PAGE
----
All aspects of your show deserve attention and in some ways I would argue that the beginning is one of the most important parts to get right. If you don’t start well, people may not stick around to listen to the rest of your podcast, no matter how good and interesting it may be.

3. Create a Catchy & Memorable Theme Tune

By having a custom podcast intro and outro, you’re creating something that can become a part of your brand and that can live on beyond the show. If the music is catchy, fun and memorable, it will be remembered in your listeners minds more easily and people will associate that tune with your podcast specifically.

It’s also there to set the tone for the rest of the show and to keep your target audience listening. A well-crafted music intro will be able to do this and with your input, you can craft the intro to suit the mood and theme of your show perfectly.

Read: How to Create An Effective Podcast Intro or Jingle

4. Create a Professional Feel

Invest in a professional sounding and high quality podcast intro to show that you’re serious about what you do. If your music intro sounds professional, your show will also come across as professional.

Also see: 5 Reasons Why Jingles are Vital For Great Advertising

So, what do you think? Is it worth investing in a custom podcast intro?

If you aren’t yet convinced or want to get a feel for what different music intros and jingles could sound like, check out my intros and jingles page or explore some ready-to-use podcast intros and outros from my music catalogue now. There you will find a range of podcast intros, web-series intros and more that may help you get a sense of what intros have worked for other shows and why.

See what you make of them and if you want some help, just drop me a message and let’s see what we can make happen! 

Further reading: 5 Things to Think About When Creating Podcast Intro Music


About the Author:

Ninichi is a freelance jingles composer, game music composer and film music composer. She has created theme tunes, intros and outros for various adverts, podcasts and shows, as well as composing original soundtracks to different indie games and films. Learn more about Ninichi here.

If you need help with music, contact her now to discuss your project and music needs.

5 Reasons Why Jingles are Vital For Great Advertising

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By Ninichi | Contact | Follow

If you’re involved in advertising and are wondering how to make your advert stand out, think carefully about the music jingle that everyone will hear as they listen to and watch your advert. Jingles are a super important part when it comes to advertising and it’s amazing how much impact they can have on an advertising campaign and on one’s brand.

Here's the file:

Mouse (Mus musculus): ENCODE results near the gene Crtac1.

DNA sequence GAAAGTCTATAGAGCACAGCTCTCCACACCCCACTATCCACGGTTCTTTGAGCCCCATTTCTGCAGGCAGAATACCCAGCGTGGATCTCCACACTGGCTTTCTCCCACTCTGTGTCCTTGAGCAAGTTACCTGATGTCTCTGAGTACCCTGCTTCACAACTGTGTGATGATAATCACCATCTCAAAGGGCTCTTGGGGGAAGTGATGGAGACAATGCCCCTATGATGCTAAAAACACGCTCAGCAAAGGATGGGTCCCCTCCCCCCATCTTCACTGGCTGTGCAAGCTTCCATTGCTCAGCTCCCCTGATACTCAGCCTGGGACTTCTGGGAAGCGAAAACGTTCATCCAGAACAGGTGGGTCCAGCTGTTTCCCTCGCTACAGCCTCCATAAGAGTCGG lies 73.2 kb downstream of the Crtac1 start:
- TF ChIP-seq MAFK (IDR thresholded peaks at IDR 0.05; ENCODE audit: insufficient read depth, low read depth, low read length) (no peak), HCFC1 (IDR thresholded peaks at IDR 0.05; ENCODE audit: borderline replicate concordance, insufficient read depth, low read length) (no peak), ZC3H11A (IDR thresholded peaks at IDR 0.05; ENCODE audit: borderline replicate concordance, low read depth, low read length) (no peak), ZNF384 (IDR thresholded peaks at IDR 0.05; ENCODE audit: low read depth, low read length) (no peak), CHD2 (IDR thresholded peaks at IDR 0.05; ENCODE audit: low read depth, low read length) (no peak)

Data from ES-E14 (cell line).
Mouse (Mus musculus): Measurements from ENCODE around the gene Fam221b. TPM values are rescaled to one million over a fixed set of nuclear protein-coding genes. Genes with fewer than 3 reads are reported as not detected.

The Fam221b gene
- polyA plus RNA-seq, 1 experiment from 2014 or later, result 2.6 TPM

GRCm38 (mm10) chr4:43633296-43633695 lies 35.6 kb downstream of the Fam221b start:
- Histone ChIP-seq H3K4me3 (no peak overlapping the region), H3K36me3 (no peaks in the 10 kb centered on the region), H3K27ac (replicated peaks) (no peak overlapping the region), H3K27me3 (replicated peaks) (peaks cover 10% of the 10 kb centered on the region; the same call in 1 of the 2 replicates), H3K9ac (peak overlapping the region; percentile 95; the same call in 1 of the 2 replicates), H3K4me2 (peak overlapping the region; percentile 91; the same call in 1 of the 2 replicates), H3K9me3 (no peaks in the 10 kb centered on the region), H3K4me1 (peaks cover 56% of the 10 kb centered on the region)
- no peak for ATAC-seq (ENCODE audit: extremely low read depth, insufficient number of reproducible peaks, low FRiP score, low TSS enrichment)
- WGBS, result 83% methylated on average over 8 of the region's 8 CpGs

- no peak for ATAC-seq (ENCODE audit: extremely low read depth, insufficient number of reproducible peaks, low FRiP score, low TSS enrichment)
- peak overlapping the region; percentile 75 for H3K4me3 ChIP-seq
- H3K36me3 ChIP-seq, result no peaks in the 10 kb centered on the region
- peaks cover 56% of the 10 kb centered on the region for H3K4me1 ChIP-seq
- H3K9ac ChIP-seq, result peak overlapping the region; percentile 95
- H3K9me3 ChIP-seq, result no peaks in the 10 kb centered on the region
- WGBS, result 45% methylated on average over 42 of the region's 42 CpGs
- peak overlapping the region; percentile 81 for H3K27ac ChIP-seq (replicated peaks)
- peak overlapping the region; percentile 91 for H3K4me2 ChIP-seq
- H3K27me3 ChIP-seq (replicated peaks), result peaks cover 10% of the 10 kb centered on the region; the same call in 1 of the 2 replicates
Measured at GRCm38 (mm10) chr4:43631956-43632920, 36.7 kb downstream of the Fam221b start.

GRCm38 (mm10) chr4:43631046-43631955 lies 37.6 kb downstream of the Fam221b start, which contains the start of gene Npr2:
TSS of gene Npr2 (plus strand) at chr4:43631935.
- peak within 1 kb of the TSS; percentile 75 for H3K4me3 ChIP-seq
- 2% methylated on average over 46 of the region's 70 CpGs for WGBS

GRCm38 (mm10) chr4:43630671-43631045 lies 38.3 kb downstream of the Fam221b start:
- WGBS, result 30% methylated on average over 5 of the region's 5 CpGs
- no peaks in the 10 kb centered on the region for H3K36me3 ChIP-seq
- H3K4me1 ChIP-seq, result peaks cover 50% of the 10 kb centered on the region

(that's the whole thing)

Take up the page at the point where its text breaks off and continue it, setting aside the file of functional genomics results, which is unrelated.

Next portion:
I’m a freelance jingles composer and have worked on various jingles, theme tunes and intros and outros for different shows and commercial adverts as well as working on soundtracks for games and films (see my homepage or jingles & intros page).  It’s a really rewarding experience and one that I feel passionately about. Often the importance of getting the right jingle can be overlooked and so I hope that this article helps to offer some insight and ideas around why they require real thought and consideration, and that by investing time and energy into this, you will most definitely see your advertising campaign come to life!

So, here are a few reasons why jingles are so key in advertising:

1. Jingles grab people’s attention

Great jingles tend to be catchy, fun and memorable. They are meant to be engaging and fun to listen to, and thus are designed to grab your audience’s attention and to keep them interested in what you have to say and offer.

Without a strong, well-crafted jingle, there could be a big opportunity lost. Your advert or commercial may fail to capture your audience’s attention and it’s main message may not be heard.

2. Great jingles create a lasting impression & impact

Music can be a very powerful tool when it comes to marketing and advertising. A memorable tune can embed itself deep into one’s subconscious and be remembered for a long time far beyond when one first heard it.

If you choose the right jingle or theme tune for your commercial or show, it can keep you in your audience’s minds for a long long time!

3.  Jingles represent you and your brand

The music that you decide and choose to use in all of your marketing videos and campaigns is really important because it represents you and what you stand for. If your music isn’t any good and is of a low quality, what does it say about your brand?

Your jingle can also help to highlight your brand’s personality. It can become the musical essence of what you’re all about.  It is one way of letting people get to know you and get closer to you.

So, if your brand is meant to inspire, be uplifting, be trustworthy or anything else – take the time to make sure that your jingle incorporates all of these things.

4. Music influences your mood

Do you want people to feel excited about you, your product and what you’re offering them? Of course you do! Music touches us in so many different ways and it touches us like nothing else can. Use this to your advantage and create a jingle that lifts someone’s mood and gets them hyped up and interested in your advert. Let the music speak to your audience and to get them in the mood for it!

5. Jingles help with brand association